With the morning's work complete, the girls broke for lunch. They both had a little freezer meal, heated in the microwave (I can hear Kayte and my cousin Susan simultaneously gasping in horror and I know, I know. I usually don't feed them that garbage but the meals were on sale and I was in a weak -- cheap? -- moment at the grocery and I know.)
After lunch, we sat back down together at the dining room table and did two pages from their Saxon language arts text. Meelyin is a seventh grader and Aisling is a fifth grader, so I compromised and bought the sixth grade text for each of them. This is really the first year I have ever bothered much about grammar and usage, other than the basic nouns, verbs, capital letters and periods. My theory has always been that they both read so much, they'll know proper grammar without knowing that they know it, and so far, I've been proved right. We occasionally have a bit of a tussle over things like plural possessives, but it doesn't take long to sort it out.
We also have a sentence diagraming workbook, which is my favorite thing. I could diagram sentences, like, all day. The girls aren't quite as excited about it, but that's probably for the best. I'm at an age where I can afford to be a loser in a few select areas of my life, and my love of sentence diagraming is one of them.
After language arts and the diagraming, we have one brief hour to relax before heading off to Tipton for art lessons. I find myself thinking how lovely it will be to go for a drive in the air conditioned car. It is hot. Hotter than homemade hell, as my friend Beth's dad used to say.
Meelyn and Aisling have been taking art lessons from their teacher, Kendra, in Tipton for three years now. Kendra is a professional artist and the most awesome art teacher in the world. She has made my kids produce art that has frankly amazed me, considering that when I first apologetically took them to her studio, both girls were still drawing stick figures with no necks for people. Tipton is the dullest, most forgettable little city I have ever seen ( although they do have an unaccountably beautiful Catholic church, St. John the Baptist - the picture doesn't do justice to the gorgeous pale pumpkin stucco interior with accents of terra cotta and gold. It positively glows in there) but Kendra makes the forty-five minute drive through flat and uninteresting farmland worth it. I'm embarrassed to even tell how much she charges per child for these fantastic lessons. Let me just say that if she were based in Fishers or Carmel instead of Armpitsville, Indiana*, she could be quadrupling her fees and parents would be lining up at her door, holding out wads of cash.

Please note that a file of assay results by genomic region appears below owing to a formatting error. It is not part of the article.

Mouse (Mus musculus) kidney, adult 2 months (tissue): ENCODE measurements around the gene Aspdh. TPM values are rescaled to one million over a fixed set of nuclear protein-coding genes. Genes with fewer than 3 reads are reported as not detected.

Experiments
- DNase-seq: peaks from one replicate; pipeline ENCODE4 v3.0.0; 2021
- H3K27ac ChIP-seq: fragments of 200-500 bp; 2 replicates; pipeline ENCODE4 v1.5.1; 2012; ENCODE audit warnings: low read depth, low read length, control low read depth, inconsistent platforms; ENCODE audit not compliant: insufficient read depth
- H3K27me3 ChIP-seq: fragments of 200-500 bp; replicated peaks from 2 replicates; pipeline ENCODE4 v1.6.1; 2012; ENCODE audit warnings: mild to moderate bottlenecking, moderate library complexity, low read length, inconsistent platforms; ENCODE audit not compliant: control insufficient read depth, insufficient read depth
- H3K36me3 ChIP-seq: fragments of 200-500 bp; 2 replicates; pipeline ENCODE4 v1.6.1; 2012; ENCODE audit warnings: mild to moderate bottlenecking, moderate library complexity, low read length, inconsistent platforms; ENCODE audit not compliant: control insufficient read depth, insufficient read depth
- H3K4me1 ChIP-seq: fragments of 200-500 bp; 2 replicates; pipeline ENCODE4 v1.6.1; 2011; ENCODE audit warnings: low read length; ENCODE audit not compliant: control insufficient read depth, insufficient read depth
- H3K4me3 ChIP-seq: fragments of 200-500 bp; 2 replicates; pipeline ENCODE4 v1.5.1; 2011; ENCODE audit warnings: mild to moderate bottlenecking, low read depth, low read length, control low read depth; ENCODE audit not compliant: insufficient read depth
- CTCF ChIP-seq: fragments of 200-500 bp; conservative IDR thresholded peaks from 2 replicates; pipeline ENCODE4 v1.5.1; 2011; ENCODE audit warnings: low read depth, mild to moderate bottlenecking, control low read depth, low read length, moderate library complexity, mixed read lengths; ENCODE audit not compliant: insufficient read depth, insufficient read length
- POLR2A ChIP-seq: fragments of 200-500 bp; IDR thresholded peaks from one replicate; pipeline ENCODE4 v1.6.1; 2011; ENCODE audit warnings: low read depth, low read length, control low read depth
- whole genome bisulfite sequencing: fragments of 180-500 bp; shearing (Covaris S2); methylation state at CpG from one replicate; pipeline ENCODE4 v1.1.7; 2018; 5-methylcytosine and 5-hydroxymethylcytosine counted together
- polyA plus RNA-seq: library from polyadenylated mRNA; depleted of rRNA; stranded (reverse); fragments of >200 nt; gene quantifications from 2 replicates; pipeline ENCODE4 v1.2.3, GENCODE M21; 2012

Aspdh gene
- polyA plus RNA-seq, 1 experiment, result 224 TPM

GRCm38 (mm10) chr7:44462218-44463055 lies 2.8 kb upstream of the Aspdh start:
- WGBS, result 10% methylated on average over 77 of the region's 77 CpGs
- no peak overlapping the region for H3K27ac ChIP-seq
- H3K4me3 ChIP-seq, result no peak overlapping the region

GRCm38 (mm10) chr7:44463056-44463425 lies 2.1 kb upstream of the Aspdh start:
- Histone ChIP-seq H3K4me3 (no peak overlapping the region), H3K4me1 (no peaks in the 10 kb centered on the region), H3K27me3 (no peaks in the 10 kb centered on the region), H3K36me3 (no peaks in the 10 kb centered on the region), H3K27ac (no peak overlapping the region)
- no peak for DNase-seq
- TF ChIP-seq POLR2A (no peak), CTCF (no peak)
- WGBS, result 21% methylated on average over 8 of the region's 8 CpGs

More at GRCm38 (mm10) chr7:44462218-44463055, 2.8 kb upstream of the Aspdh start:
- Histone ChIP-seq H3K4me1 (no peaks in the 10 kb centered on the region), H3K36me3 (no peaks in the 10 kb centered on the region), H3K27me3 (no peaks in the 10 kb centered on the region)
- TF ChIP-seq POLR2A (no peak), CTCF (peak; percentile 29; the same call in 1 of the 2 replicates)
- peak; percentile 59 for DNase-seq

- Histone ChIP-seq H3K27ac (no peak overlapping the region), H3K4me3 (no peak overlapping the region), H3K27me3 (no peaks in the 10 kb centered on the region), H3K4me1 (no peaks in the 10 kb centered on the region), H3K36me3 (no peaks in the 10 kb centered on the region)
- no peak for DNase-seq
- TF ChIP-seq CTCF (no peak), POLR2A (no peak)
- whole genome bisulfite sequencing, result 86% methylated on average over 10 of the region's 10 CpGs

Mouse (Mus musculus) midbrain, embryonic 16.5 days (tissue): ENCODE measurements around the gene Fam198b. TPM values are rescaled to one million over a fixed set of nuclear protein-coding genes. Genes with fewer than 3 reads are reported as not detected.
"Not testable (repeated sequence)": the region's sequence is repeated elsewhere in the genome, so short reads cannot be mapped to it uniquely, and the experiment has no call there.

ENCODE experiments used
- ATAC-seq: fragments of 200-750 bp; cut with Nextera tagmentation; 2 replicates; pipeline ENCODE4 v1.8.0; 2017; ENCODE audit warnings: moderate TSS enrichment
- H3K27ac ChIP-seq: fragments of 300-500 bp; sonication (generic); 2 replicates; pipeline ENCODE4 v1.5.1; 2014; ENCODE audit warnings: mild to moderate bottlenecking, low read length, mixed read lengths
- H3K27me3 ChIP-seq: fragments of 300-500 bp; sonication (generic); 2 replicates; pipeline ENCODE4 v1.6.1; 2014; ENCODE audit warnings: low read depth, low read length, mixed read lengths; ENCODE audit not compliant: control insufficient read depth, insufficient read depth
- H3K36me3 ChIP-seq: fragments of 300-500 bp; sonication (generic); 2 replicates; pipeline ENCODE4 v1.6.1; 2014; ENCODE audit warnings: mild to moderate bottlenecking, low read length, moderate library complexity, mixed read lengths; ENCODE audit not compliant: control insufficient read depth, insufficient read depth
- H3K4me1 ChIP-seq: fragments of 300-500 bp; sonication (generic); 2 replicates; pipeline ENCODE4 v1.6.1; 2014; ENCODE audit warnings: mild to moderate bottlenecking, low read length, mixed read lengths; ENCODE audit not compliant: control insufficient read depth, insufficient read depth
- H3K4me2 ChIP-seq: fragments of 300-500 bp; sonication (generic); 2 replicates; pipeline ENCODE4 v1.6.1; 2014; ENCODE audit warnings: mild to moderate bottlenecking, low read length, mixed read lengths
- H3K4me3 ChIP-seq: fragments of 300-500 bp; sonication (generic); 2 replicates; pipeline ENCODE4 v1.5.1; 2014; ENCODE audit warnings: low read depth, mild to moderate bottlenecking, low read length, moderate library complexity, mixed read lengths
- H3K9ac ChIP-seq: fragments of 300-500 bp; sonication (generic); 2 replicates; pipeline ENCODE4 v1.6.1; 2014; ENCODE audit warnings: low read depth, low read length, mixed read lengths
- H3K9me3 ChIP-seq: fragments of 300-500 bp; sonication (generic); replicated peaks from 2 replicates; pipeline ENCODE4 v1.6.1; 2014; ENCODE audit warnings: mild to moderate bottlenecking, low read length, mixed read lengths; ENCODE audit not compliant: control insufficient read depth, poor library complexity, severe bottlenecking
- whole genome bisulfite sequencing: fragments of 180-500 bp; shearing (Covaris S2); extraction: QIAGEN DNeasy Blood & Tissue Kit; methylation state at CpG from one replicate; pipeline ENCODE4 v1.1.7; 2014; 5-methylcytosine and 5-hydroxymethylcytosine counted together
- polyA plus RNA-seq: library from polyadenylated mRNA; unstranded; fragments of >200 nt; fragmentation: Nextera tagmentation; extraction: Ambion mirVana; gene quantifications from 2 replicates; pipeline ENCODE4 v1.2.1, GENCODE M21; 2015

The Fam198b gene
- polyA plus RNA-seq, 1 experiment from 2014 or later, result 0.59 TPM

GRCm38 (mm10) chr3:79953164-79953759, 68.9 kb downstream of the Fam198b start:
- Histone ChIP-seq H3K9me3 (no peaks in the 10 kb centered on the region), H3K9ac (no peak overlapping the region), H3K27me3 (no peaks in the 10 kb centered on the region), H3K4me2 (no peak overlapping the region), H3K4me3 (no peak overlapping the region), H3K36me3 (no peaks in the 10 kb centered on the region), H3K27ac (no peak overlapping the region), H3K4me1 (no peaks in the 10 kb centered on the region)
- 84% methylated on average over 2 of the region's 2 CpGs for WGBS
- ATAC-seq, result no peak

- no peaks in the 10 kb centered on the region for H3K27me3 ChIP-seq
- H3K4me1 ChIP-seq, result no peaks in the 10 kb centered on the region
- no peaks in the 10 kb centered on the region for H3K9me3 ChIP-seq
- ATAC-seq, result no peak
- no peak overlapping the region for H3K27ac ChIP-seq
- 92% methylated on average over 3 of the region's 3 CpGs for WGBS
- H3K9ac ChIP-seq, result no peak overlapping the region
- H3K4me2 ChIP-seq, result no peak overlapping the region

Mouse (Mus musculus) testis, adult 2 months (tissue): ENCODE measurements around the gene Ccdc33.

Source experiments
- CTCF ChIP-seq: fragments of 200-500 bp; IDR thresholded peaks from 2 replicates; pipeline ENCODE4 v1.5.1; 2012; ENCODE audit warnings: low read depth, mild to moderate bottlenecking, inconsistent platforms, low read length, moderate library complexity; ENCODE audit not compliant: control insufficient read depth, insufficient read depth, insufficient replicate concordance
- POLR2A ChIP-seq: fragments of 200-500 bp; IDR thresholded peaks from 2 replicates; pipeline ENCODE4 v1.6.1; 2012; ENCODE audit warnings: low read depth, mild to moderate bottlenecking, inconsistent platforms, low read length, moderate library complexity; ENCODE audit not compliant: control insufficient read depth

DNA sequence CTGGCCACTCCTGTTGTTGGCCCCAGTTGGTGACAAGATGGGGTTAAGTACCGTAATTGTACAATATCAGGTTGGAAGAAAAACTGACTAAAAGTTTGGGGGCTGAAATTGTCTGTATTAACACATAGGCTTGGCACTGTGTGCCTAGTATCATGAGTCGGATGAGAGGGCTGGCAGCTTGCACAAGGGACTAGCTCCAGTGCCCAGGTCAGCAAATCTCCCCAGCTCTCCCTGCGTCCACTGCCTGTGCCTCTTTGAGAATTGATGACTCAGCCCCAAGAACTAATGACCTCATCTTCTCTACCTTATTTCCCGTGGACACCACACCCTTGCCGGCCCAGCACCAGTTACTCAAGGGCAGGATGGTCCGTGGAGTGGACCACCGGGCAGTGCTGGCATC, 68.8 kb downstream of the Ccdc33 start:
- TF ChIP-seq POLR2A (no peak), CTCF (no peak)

Forty-five minutes is a pretty long drive, time that I am not willing to waste on just staring out the windows at the barns, sheep, cows and farm machinery we're passing. At least on the way there, I'm not. On the way home, we stop at the Tipton McDonald's for some iced tea and talk and laugh all the way back to Anderson, but on the way to art, I'm all about learning.
Right now, we are engaged on learning a set of facts about the United States. This is a curricula I kind of invented, which often turn out to be the best kind. I found these geography/history/general knowledge cards at a little shop for about $12 and we've had a lot of fun with them. We've learned facts about D-Day, Ulysses S. Grant, why the building that houses the U.S. State Department is called "Foggy Bottom," and what U.S. city is known as "America's Cereal Bowl."
While the girls are at art, I sit in the van and blissfully read. My cell phone battery hasn't been recharged in a couple of days, so I am completely without interruption. It is heaven. HEAVEN.
We don't get home on Mondays until about 5:45 and by that time, we're all wiped out. I started dinner, a very nice hot-peppery stir fry with grilled teriyaki chicken and the girls staggered upstairs to play PlayStation. Hot. Hot in the kitchen, hot in the rest of the house. Wimzie and Hershey come to keep me company while I worked in the kitchen, their tongues lolling, their muzzles wet with water from the cool water they lapped up.
It's Monday, it's nearly over, and it hasn't been too bad, except for the heat. And the math.
My husband came home, stepping into the house via the back door. He's been at work all day in the air conditioning. "I know it's only April but I thoug-...."
"I'll start closing the windows," I interrupted. He turned on the central air and before I could say "popsicle," cool, calming air starts pouring out of the floor registers. I silently blessed the former owner who installed not only a new gas furncace in this barn of a house, but also that great, big sturdy condenser unit that is discreetly tucked in a back corner of the house, partially obscured by a burning bush to spare the delicate sensibilities of the neighborhood's historic preservation code.
Another Monday, done.
*I feel safe saying that Tipton is Armpitsville, Indiana because I come from the other armpit, New Castle.